Spanish protectorate in Morocco
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|Spanish protectorate in Morocco|
|Protectorado español en Marruecos
الحماية الإسبانية على المغرب
|Protectorate of Spain|
Map of the northern zone in 1956
Tetuani Ladino or Haketia
|Historical era||20th Century|
|•||Treaty with France||27 November 1912|
|•||Reunited to Morocco||7 April 1956|
The Spanish protectorate in Morocco[a] was established on 27 November 1912 by a treaty between France and Spain that converted the Spanish sphere of influence in Morocco into a formal protectorate.
The Spanish protectorate consisted of a northern strip on the Mediterranean and the Strait of Gibraltar, and a southern part of the protectorate around Cape Juby, bordering the Spanish Sahara. The northern zone became part of independent Morocco on 7 April 1956, shortly after France had ceded her protectorate (French Morocco). Spain finally ceded her southern zone through the Treaty of Angra de Cintra around Cintra Bay on 1 April 1958, only after the short Ifni War. The city of Tangiers was excluded from the Spanish protectorate and received a special internationally controlled status.
Since France already held a protectorate over the entire country and controlled Morocco's foreign affairs (since 30 March 1912), it also held the power to delegate a zone to Spanish protection. The surface area of the zone was about 20,948 km2 (8,088 sq mi), which represents 4.69% of modern-day Morocco.
In a convention dated 27 June 1900, France and Spain agreed to recognize separate zones of influence in Morocco, but did not specify their boundaries. In 1902, France offered Spain all of Morocco north of the Sebu River and south of the Sous River, but Spain declined in the belief that such a division would offend Britain. The British and French, without any Spanish insistence[further explanation needed], declared Spain's right to a zone of influence in Morocco in Article 8 of the Entente cordiale of 8 April 1904:
The two Governments, inspired by their feeling of sincere friendship for Spain, take into special consideration the interests which that country derives from her geographical position and from her territorial possessions on the Moorish coast of the Mediterranean. In regard to these interests the French Government will come to an understanding with the Spanish Government. The agreement which may be come to on the subject between France and Spain shall be communicated to His Britannic Majesty's Government.
What exactly "special consideration" meant was dealt with in the secret third and fourth articles, specifying that Spain would be required to recognise Articles 4 and 7 of the treaty but could decline the "special consideration" if she wished:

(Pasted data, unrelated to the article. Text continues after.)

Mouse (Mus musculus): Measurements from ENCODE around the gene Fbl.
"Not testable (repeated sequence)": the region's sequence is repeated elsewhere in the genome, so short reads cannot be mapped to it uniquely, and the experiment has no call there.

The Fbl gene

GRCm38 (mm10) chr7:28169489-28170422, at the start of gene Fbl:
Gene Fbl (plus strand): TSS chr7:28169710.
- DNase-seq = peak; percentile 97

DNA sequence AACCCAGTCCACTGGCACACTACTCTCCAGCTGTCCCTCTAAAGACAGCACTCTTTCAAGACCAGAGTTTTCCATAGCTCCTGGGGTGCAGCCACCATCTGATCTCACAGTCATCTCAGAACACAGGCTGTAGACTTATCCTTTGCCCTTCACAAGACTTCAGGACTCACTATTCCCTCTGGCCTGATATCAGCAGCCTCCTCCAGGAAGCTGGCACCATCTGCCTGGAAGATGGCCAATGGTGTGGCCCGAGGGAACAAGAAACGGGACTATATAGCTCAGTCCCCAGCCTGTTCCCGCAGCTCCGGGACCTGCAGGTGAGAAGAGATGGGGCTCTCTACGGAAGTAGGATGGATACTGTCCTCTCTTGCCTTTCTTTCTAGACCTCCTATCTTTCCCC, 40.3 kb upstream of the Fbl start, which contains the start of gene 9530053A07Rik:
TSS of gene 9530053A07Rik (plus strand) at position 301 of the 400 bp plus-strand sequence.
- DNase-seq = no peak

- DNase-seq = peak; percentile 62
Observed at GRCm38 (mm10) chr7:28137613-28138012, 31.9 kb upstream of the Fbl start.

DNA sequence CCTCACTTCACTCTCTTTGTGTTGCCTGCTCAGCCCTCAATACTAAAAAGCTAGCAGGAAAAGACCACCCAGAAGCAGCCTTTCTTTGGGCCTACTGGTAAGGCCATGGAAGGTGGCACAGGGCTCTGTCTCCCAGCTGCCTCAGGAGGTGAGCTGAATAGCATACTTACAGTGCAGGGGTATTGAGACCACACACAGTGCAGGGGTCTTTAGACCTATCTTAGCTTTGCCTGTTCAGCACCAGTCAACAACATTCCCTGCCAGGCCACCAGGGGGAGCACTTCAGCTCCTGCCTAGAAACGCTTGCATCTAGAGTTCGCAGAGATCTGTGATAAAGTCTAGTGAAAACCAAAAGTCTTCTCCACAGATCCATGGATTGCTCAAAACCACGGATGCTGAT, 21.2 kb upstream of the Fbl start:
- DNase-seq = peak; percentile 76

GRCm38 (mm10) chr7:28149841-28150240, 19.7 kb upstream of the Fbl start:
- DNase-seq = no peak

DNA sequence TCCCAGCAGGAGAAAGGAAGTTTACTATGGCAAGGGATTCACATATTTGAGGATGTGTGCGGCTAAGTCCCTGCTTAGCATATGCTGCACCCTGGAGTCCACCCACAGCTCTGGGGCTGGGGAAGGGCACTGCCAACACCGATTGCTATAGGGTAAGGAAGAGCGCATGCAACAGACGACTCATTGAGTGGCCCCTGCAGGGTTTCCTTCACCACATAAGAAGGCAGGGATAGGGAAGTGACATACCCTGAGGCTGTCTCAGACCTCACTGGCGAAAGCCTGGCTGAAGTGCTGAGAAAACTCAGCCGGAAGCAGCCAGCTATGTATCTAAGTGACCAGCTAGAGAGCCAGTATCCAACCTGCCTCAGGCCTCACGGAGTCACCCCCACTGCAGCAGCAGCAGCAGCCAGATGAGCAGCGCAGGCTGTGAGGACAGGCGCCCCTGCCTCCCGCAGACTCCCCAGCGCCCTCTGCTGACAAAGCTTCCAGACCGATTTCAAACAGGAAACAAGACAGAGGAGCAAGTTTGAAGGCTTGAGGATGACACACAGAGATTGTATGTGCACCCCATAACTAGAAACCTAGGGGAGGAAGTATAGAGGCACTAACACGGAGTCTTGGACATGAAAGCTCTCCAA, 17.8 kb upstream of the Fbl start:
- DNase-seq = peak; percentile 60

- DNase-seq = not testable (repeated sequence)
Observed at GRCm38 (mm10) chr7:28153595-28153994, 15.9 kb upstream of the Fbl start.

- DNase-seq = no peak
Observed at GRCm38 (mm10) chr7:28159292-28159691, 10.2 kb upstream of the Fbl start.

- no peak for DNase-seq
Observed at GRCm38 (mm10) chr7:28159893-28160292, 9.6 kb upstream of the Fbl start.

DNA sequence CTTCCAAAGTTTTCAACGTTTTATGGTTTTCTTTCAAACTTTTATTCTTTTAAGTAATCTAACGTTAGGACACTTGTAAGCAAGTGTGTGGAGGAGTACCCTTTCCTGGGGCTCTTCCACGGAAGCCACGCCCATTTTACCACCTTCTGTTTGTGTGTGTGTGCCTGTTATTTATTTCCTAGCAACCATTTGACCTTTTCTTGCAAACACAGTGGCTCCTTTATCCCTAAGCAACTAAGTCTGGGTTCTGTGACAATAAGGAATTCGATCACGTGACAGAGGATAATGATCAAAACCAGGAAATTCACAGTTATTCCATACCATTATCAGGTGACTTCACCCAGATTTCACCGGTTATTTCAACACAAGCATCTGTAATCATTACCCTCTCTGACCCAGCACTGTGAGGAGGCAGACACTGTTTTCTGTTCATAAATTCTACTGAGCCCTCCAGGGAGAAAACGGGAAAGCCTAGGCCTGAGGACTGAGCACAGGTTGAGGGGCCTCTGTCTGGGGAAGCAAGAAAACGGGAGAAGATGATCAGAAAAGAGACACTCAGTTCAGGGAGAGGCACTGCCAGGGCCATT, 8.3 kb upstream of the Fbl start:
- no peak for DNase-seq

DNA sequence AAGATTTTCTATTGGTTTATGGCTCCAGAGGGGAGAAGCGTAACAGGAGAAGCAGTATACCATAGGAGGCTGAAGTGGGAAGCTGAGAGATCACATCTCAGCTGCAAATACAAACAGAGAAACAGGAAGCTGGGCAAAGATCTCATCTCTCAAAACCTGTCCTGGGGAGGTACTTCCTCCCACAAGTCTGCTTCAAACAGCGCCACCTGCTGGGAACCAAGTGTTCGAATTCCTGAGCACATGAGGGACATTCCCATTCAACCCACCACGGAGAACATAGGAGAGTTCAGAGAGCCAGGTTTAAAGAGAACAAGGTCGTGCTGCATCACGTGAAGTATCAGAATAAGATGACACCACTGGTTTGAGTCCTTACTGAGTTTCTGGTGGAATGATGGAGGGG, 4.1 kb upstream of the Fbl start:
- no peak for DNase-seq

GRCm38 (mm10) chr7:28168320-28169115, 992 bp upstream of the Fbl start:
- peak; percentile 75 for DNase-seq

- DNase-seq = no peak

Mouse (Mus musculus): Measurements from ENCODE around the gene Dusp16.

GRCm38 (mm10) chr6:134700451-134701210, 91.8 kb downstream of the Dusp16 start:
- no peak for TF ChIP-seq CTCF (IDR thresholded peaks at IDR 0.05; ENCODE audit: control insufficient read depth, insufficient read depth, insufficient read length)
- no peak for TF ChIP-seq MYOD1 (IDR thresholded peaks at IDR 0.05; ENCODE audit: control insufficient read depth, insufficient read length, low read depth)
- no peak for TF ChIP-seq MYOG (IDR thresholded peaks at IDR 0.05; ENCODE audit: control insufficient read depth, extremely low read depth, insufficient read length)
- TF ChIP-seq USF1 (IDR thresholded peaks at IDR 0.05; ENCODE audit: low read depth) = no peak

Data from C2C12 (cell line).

The two Governments agree that a certain extent of Moorish territory adjacent to Melilla, Ceuta, and other presides should, whenever the Sultan ceases to exercise authority over it, come within the sphere of influence of Spain, and that the administration of the coast from Melilla as far as, but not including, the heights on the right bank of the Sebou shall be entrusted to Spain.
The British goal in these negotiations with France was to ensure that a weaker power (Spain) held the strategic coast opposite Gibraltar in return for Britain ceding all interest in Morocco. France began negotiating with Spain at once, but the offer of 1902 was no longer on the table. Since France had given up her ambitions in Ottoman Libya in a convention with Italy in 1903, she felt entitled to a greater share of Morocco. On 3 October 1904, France and Spain concluded a treaty that defined their precise zones. Spain received a zone of influence consisting of a northern strip of territory and a southern strip. The northern strip did not reach to the border of French Algeria, nor did it include Tangier, soon to be internationalized. The southern strip represented the southernmost part of Morocco as recognized by the European powers: the territory to its south, Saguia el-Hamra, was recognized by France as an exclusively Spanish zone. The treaty also recognized the Spanish enclave of Ifni and delimited its borders.
In March 1905, the German kaiser, Wilhelm II, visited Tangier, a city of international character in northern Morocco. There he loudly touted Germany's economic interests in Morocco and assured the sultan of financial assistance in the event of a threat to Moroccan independence. At Wilhelm's urging, Sultan Abd el Aziz called for an international conference. The final act of the Algeciras Conference (7 April 1906) created the State Bank of Morocco, guaranteed the attending powers equal commercial rights in Morocco and created a native Moroccan police force led by French and Spanish officers.